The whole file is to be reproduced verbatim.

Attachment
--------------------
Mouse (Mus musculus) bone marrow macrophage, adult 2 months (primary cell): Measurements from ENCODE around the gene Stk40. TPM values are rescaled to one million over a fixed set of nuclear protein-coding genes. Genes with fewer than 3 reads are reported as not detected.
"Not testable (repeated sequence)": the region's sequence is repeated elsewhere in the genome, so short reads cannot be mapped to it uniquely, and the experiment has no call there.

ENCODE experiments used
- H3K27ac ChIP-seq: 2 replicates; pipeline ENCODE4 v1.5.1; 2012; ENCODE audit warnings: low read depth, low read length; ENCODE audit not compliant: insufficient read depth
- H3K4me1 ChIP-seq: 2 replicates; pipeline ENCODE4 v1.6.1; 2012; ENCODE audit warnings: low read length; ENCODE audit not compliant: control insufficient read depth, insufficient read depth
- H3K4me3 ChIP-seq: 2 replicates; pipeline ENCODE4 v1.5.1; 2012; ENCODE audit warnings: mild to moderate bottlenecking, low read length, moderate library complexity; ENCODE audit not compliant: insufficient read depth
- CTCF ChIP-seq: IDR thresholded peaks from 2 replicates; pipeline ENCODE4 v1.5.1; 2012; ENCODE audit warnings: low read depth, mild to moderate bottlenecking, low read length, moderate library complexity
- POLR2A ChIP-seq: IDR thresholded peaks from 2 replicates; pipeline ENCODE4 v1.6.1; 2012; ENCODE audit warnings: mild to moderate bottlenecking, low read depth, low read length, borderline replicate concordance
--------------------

Mouse (Mus musculus) bone marrow macrophage, adult 2 months (primary cell): Measurements from ENCODE around the gene Stk40. TPM values are rescaled to one million over a fixed set of nuclear protein-coding genes. Genes with fewer than 3 reads are reported as not detected.
"Not testable (repeated sequence)": the region's sequence is repeated elsewhere in the genome, so short reads cannot be mapped to it uniquely, and the experiment has no call there.

ENCODE experiments used
- H3K27ac ChIP-seq: 2 replicates; pipeline ENCODE4 v1.5.1; 2012; ENCODE audit warnings: low read depth, low read length; ENCODE audit not compliant: insufficient read depth
- H3K4me1 ChIP-seq: 2 replicates; pipeline ENCODE4 v1.6.1; 2012; ENCODE audit warnings: low read length; ENCODE audit not compliant: control insufficient read depth, insufficient read depth
- H3K4me3 ChIP-seq: 2 replicates; pipeline ENCODE4 v1.5.1; 2012; ENCODE audit warnings: mild to moderate bottlenecking, low read length, moderate library complexity; ENCODE audit not compliant: insufficient read depth
- CTCF ChIP-seq: IDR thresholded peaks from 2 replicates; pipeline ENCODE4 v1.5.1; 2012; ENCODE audit warnings: low read depth, mild to moderate bottlenecking, low read length, moderate library complexity
- POLR2A ChIP-seq: IDR thresholded peaks from 2 replicates; pipeline ENCODE4 v1.6.1; 2012; ENCODE audit warnings: mild to moderate bottlenecking, low read depth, low read length, borderline replicate concordance